"Pediatricians continue to have a leadership role in the prevention of influenza through vaccine use and public education," the guidelines authors write. "In addition, pediatricians should promptly identify influenza infections to enable rapid treatment of influenza, when indicated, to reduce childhood morbidity and mortality."

Relevant Points

Key points relevant for the 2010-2011 influenza season include the following:

  1. All children at least 6 months old, especially those with chronic medical conditions putting them at high risk for influenza complications, should receive trivalent seasonal influenza vaccine each year. These chronic conditions include asthma, diabetes, morbid obesity, immunosuppression, and neurologic disorders.

  2. "Cocooning," or immunization of close contacts of children at high risk, should lower the risk for influenza exposure for these children, especially for infants younger than 6 months because they are too young to be vaccinated against influenza. Annual trivalent seasonal influenza vaccine is therefore important for household members and out-of-home care providers of children and adolescents at high risk, healthy children younger than 5 years, and infants younger than 6 months.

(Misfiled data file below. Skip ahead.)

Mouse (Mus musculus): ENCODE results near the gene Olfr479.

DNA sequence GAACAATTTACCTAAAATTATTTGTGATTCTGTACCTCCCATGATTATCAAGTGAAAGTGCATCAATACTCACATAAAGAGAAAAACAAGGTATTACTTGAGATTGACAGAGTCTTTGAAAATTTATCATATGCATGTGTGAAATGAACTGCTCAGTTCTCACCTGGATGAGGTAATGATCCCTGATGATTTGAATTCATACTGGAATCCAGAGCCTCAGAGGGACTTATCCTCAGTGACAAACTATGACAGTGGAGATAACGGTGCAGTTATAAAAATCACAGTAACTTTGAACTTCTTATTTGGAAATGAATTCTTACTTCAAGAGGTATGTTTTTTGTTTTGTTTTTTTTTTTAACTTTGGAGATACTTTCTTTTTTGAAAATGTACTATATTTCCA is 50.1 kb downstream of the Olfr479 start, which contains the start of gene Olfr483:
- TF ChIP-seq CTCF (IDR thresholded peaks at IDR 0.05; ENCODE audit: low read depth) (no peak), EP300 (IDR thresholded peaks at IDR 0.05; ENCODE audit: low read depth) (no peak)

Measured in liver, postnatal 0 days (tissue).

3. With use of technology currently available for seasonal influenza vaccine production, a monovalent vaccine was produced as quickly as possible to protect against the 2009 pandemic influenza A (H1N1) virus and is recommended to be given in addition to the 2009-2010 seasonal influenza vaccine, because the 2009 pandemic influenza A (H1N1) virus is again expected to circulate during the 2010-2011 influenza season.

  4. Compared with the usual seasonal influenza strains, morbidity and mortality rates from the current 2009 influenza A (H1N1) pandemic virus have affected the pediatric population disproportionately.

  5. Two influenza vaccines were recommended last year, but only a single trivalent seasonal influenza vaccine is being made for the current 2010-2011 seasonal influenza vaccine schedule, with the 2009 pandemic influenza A (H1N1) strain replacing the 2009 seasonal influenza A (H1N1) strain. The recommended trivalent vaccine for 2010-2011 contains A/California/7/2009 (H1N1)-like antigen (derived from 2009 pandemic influenza A [H1N1] virus); A/Perth/16/2009 (H3N2)-like antigen; and B/Brisbane/60/2008-like antigen.

  6. The number of trivalent seasonal influenza vaccine doses to be administered this year depends on the child's age and vaccine history.

  7. As soon as trivalent seasonal influenza vaccine is available, healthcare providers should inform parents and caregivers of all children 6 months and older, especially those at high risk for influenza complications.

  8. During the 2010-2011 season, the only antiviral medications routinely recommended for chemoprophylaxis or treatment are the neuraminidase inhibitors oseltamivir and zanamivir. All strains of influenza currently anticipated to circulate are susceptible to these antivirals but are resistant to amantadine and rimantadine, although resistance patterns may change rapidly and should be verified.

New recommendations from local and state health departments can be found on the Web site of the US Centers for Disease Control and Prevention, the AAP Web site, or the AAP Red Book Online Influenza Resource Page.

Pediatrics. Published online August 30, 2010.